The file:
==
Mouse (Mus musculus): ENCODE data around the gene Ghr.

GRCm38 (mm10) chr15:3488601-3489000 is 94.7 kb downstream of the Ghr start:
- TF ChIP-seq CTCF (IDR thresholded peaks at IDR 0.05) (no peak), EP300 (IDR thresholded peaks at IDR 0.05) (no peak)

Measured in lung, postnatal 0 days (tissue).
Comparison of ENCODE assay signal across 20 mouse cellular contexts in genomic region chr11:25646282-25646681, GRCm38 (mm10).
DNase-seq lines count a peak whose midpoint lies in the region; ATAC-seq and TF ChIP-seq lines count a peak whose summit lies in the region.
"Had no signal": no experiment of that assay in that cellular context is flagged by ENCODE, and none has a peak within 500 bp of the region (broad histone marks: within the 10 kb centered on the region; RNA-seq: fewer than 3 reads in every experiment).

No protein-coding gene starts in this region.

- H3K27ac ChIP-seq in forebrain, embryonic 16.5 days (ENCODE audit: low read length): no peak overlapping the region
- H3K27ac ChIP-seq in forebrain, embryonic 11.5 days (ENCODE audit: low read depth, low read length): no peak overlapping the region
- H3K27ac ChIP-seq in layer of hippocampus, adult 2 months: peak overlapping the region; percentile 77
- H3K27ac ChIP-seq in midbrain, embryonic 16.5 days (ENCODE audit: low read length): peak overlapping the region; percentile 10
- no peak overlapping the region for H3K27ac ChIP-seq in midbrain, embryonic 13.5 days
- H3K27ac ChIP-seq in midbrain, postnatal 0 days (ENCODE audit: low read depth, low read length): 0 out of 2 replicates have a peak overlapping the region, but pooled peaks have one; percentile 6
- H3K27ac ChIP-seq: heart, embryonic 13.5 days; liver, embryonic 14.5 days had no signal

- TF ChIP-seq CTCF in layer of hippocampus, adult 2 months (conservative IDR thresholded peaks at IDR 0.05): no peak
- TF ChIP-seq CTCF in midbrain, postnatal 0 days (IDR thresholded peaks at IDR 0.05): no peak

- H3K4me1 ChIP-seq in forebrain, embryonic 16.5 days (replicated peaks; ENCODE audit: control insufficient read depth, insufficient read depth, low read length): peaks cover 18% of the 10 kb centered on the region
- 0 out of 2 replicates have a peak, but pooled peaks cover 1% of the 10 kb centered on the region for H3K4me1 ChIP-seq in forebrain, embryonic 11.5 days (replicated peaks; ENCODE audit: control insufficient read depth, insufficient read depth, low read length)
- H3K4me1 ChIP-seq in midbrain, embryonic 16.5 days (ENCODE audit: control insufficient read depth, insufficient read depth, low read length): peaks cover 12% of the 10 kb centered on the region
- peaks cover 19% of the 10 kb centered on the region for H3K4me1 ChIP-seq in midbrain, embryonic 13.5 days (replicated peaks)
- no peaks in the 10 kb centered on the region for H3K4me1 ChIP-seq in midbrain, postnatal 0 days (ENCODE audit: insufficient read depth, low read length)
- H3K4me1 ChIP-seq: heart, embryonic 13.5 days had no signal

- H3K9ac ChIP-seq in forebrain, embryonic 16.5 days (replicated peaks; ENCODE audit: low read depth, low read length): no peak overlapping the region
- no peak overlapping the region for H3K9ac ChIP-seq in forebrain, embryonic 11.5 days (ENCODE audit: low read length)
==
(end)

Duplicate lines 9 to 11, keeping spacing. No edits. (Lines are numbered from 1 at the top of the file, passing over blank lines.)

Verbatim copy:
- H3K27ac ChIP-seq in forebrain, embryonic 16.5 days (ENCODE audit: low read length): no peak overlapping the region
- H3K27ac ChIP-seq in forebrain, embryonic 11.5 days (ENCODE audit: low read depth, low read length): no peak overlapping the region
- H3K27ac ChIP-seq in layer of hippocampus, adult 2 months: peak overlapping the region; percentile 77